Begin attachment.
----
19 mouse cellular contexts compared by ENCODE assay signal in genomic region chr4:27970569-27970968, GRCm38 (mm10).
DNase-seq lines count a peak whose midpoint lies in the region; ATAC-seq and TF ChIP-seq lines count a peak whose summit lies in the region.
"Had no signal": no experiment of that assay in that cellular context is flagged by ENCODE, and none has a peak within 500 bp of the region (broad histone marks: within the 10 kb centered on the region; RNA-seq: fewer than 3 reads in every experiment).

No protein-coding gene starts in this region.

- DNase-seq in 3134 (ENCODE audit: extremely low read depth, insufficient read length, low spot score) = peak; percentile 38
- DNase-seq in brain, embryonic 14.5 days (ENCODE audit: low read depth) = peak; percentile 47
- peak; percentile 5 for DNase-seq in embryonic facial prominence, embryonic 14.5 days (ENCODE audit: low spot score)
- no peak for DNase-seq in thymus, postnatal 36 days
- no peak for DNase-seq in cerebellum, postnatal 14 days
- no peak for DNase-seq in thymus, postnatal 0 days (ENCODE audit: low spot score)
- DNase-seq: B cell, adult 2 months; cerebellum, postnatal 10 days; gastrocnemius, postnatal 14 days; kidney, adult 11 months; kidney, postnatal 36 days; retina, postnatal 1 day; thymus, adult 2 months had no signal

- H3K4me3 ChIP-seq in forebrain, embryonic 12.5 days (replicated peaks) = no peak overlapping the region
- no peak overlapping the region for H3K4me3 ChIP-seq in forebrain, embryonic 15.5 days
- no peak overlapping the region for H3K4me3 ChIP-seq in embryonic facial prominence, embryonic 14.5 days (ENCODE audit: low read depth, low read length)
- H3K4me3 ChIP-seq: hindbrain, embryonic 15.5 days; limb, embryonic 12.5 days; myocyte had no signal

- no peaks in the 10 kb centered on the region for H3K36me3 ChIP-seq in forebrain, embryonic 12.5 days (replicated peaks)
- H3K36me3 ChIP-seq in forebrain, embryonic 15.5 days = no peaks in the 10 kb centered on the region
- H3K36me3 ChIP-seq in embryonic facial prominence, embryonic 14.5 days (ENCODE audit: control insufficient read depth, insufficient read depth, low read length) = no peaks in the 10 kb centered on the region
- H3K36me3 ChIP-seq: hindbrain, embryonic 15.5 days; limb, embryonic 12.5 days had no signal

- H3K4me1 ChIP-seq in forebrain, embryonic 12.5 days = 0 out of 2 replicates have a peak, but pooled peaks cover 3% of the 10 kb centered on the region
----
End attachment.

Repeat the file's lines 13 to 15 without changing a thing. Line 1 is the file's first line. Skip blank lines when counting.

- no peak overlapping the region for H3K4me3 ChIP-seq in forebrain, embryonic 15.5 days
- no peak overlapping the region for H3K4me3 ChIP-seq in embryonic facial prominence, embryonic 14.5 days (ENCODE audit: low read depth, low read length)
- H3K4me3 ChIP-seq: hindbrain, embryonic 15.5 days; limb, embryonic 12.5 days; myocyte had no signal